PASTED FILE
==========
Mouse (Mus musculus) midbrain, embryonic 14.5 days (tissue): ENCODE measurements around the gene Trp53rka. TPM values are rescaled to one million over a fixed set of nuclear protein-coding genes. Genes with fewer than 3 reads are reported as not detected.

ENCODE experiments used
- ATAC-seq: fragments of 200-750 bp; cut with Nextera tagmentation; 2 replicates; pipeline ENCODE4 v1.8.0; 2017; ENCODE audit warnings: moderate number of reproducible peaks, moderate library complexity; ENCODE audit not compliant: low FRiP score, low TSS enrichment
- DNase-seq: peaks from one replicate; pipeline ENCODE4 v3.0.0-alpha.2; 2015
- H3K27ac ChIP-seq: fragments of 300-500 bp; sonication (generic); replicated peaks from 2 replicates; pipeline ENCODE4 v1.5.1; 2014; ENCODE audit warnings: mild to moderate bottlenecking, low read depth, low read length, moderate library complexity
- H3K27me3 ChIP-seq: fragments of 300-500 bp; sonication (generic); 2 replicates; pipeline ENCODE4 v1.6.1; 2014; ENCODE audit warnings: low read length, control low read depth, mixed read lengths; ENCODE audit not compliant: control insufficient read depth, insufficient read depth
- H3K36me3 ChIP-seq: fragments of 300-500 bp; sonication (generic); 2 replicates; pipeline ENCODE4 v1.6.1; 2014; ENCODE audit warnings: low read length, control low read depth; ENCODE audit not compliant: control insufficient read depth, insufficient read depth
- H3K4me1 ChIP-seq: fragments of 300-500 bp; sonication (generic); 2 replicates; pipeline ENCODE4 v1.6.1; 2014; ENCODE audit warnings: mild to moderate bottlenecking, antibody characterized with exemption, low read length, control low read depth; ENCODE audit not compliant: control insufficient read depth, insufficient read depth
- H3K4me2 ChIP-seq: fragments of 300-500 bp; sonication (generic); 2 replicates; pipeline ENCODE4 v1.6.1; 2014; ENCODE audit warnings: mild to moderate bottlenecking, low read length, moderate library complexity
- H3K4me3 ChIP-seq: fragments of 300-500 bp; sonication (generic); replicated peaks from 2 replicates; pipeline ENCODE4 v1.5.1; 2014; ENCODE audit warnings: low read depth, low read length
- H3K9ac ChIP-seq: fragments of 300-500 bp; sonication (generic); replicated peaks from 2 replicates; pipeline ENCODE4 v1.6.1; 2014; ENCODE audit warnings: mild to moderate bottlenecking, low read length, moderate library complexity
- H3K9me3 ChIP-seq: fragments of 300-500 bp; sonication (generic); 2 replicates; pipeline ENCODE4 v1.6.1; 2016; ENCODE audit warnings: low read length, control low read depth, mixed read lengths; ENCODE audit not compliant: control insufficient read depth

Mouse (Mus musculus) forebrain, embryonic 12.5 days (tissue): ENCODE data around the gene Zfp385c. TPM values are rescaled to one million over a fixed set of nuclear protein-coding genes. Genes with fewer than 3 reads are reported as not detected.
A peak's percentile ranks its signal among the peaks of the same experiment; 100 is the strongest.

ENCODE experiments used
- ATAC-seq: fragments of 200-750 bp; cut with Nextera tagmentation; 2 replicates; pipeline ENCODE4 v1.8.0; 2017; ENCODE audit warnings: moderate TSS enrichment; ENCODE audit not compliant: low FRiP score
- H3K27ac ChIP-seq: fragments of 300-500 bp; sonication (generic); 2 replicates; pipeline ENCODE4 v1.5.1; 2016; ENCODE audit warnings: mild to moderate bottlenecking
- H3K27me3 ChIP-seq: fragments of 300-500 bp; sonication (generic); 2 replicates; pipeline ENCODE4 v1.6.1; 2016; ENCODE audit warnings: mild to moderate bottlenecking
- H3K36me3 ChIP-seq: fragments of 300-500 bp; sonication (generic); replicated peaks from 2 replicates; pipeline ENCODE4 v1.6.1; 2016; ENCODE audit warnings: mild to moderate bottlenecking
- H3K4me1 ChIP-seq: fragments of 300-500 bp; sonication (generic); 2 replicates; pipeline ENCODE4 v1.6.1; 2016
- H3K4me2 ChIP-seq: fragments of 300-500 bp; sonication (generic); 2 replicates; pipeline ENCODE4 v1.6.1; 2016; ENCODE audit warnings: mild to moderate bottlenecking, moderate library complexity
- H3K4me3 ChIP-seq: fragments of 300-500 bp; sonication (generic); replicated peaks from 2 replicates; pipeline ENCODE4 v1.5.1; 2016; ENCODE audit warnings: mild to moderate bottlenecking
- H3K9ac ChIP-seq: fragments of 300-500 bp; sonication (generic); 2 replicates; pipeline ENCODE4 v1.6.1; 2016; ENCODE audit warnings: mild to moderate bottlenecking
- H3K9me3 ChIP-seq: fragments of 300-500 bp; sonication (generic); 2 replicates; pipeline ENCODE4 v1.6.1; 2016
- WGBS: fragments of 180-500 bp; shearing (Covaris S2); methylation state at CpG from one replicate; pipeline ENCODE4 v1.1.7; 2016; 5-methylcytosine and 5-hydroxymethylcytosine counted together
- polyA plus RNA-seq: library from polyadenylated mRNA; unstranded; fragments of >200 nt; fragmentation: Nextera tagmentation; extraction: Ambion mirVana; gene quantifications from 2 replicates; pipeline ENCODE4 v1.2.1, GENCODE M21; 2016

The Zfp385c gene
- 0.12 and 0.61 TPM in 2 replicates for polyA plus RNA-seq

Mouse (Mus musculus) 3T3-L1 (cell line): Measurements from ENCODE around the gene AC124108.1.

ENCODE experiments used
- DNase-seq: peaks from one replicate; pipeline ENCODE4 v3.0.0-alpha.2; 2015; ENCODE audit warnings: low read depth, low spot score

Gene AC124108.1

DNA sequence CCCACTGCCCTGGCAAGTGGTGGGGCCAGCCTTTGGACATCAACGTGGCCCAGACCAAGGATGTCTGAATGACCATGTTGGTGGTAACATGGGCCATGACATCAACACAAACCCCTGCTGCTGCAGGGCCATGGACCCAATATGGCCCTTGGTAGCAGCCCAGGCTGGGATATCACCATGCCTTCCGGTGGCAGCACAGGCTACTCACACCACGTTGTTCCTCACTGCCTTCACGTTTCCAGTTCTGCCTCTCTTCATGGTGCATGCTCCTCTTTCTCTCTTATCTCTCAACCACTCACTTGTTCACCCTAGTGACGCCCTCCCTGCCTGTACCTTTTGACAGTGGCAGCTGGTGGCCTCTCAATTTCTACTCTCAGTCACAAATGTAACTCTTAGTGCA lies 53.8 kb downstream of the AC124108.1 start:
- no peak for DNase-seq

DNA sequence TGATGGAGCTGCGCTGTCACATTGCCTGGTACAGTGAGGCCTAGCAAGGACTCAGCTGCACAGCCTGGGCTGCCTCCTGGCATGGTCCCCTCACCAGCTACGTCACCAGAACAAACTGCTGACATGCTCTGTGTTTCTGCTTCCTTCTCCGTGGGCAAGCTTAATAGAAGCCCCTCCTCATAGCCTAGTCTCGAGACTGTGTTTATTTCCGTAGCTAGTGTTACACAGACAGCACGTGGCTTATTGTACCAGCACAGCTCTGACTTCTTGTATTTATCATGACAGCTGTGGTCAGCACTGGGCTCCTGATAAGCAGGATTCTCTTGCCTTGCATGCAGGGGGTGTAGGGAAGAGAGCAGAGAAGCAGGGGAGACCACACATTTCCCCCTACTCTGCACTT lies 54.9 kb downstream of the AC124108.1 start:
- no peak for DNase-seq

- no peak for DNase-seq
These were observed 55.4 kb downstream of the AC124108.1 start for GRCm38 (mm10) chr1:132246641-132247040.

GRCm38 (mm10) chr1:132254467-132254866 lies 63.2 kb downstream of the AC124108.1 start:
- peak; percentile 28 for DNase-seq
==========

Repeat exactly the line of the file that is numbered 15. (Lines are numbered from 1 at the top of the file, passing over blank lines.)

ENCODE experiments used